I'm surprised to hear that the interaction is happenstance. Outside of the Veteran trait, difficulty increases are exceptionally rare in PACG - and are almost universally tied to elemental resistances, whilst players using adamantine weapons are highly unlikely to be adding elemental traits to their combat checks.

    Whilst "ignore difficulty increases" aren't nonexistent without considering Veteran monsters, they're certainly very, very rare in all Pre-Core sets, whilst Adamantine weapons themselves are consistently quite weak. The Adamantine Sai referenced in this thread is consistently an AD4 Weapon that only uses Strength/Melee/Acrobatics 1d4+2, for example, and it's equally low numbers across almost the entire board of weapons with that property.

    I think I made the assumption that they were supposed to be anti-Veteran simply to justify the design space being used. If they were not intended to counter the Veteran trait, I would have assumed they'd be more in line with traditional weaponry power levels, since their only advantage becomes so narrow to be almost useless. (That said, I also felt that way about the couple of bows that let you ignore effects that would force you to reroll your check.)

    Post-Core monster design has a good deal more variety than pre-Core, but forced rerolls and non-Veteran difficulty increases (aside from Resistances) are still very rare, incidentally. But then, I don't think there's any Adamantine Weapons in Core/Cuse.

    Paizo Employee Chief Technical Officer

    Yewstance wrote:
    Outside of the Veteran trait, difficulty increases are exceptionally rare in PACG - and are almost universally tied to elemental resistances, whilst players using adamantine weapons are highly unlikely to be adding elemental traits to their combat checks.

    To be fair, I have not discussed the designers' intent for Adamantine weapons with them, so I could well be wrong.

    That said, when you said difficulty increases are exceptionally rare pre-Core, I went to my MM monster deck, and these were 3 of the top 4 cards:
    • Blasphemous Priest: "If the check to defeat has the Divine trait, the difficulty is increased by 2d4."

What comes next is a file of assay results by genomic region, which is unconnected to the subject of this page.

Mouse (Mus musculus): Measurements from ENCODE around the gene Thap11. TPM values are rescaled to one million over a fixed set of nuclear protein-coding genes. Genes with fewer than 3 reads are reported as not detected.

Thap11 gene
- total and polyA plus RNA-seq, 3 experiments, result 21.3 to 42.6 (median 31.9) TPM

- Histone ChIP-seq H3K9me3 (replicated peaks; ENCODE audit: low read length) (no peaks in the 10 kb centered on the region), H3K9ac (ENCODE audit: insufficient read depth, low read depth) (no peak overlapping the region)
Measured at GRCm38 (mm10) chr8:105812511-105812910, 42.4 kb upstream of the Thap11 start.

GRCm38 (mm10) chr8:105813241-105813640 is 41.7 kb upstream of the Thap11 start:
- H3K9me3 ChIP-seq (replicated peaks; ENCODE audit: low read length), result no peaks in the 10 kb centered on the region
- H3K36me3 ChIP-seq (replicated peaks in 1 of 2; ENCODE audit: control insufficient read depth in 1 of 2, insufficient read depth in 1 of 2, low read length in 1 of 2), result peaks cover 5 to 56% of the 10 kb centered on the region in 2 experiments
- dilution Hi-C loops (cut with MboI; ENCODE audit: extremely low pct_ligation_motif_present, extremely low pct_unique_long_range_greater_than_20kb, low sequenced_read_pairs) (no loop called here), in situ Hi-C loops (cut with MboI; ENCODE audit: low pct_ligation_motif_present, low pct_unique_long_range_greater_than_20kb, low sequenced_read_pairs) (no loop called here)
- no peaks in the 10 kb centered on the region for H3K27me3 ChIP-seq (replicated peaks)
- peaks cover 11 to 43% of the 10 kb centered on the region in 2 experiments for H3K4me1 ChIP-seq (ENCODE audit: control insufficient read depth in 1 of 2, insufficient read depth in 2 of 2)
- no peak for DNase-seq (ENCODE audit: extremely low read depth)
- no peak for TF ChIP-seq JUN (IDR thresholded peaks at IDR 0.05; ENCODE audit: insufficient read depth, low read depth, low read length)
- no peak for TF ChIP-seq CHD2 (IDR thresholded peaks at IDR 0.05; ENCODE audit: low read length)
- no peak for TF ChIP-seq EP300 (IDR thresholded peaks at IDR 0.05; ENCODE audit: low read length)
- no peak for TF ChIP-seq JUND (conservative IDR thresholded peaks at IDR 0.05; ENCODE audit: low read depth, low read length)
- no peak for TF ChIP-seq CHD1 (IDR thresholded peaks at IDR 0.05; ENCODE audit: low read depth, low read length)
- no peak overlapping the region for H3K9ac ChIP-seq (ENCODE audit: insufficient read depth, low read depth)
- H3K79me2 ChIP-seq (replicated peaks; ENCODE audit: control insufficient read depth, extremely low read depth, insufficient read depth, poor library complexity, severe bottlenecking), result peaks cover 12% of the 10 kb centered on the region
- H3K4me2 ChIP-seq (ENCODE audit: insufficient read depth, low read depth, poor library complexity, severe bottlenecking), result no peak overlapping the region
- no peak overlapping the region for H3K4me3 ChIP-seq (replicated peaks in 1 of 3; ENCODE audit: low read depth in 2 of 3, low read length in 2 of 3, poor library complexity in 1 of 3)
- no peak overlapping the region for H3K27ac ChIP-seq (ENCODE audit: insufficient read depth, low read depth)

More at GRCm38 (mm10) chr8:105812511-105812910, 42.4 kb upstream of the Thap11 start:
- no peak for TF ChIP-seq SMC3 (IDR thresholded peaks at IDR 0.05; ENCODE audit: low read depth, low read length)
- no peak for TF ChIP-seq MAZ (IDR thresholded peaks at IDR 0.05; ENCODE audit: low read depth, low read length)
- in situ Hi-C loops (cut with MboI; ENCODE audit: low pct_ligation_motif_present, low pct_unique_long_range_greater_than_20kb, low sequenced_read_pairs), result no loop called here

• Bonecrusher Hyenamaster: "When you examine this card, encounter it; the difficulty to defeat is increased by 3."
    • Bonecrusher Wizard: "When you examine this card, encounter it; the difficulty to defeat is increased by 3."

    Then I wondered what set the first Adamantine weapon appeared in, and determined it was S&S. So I went to that monster deck, and these were the top 4 cards:

    • Bilge Spider Swarm: "If you are on a ship, the difficulty of the check to defeat is increased by 4."
    • Blood Moon Pirate: "Before you act, if the top card of the blessings discard pile is Blessing of the Gods, the difficulty of the check to defeat the Blood Moon Pirate is increased by 3."
    • Bunyip: "Before you act, succeed at a Wisdom 9 check or the difficulty of your checks is increased by 1 for the rest of the turn."
    • Cecaelia: "Before you act, succeed at a Wisdom or Perception 8 check or the difficulty of the check to defeat is increased by 2."

    I'm not saying you're wrong—I'm just saying that literally 7 of the first 8 cards I looked at seem to be exceptional.


    FWIW: skimming through the parts of S&S available on the Wiki, there's about the same number of Veteran and non-Veteran Monster cards in the Base Set; the first three decks add a couple non-Veterans each. Many of the non-Veterans are Basic or Elite so they drop out eventually, though.

    More importantly, Hammerhead Shark is a Veteran and I think you fight more of those than all of the non-Veteran increasers combined. :)


    Pathfinder Card Game Subscriber

    Apparently my memory is faulty about how few difficulty increases there are. However, many of the ones listed by you kind of proves my point as to how low-value the Adamantine quality is if you discount Veteran difficulty increases.

    In advance; this is me doing a simple numerical analysis which I feel demonstrates my points that Adamantine Weapons have no justification to be used (in the context of almost every bane out there, including those mentioned by Vic above) if they were not intended to be used against Veteran difficulty increases.

    DISCLAIMER: I don't really care if Adamantine weapons are playable or not. I'm completely neutral to the mechanic, and it's barely been used (aside from the inclusion of the Adamantine Sai in 4 Class/Character decks). I'm simply explaining why I have a large degree of doubt at the suggestion that they were not intended as Anti-Veteran weaponry, which I will further explain in the spoilers below.

    Adamantine Weapons vs Non-Adamantine in terms of Combat Stats:
    Keep in mind I'm only considering Adamantine-named cards here, not the variety of loot and specialized weapons that have the same effect. This is purely because Adamantine named weapons are far easier to find, but I acknowledge this is a subset of the mechanic.

    Adamantine Poniard +1 (AD5, Ranger) - 1d4+1 Melee - Average SKILL +3.5
    Adamantine Trident +3 (AD6, Fighter) - 1d8+3 Melee - Average SKILL +7.5
    Adamantine Sai +2 (AD4, Various) - 1d4+2 Melee/Acrobatics - Average SKILL +4.5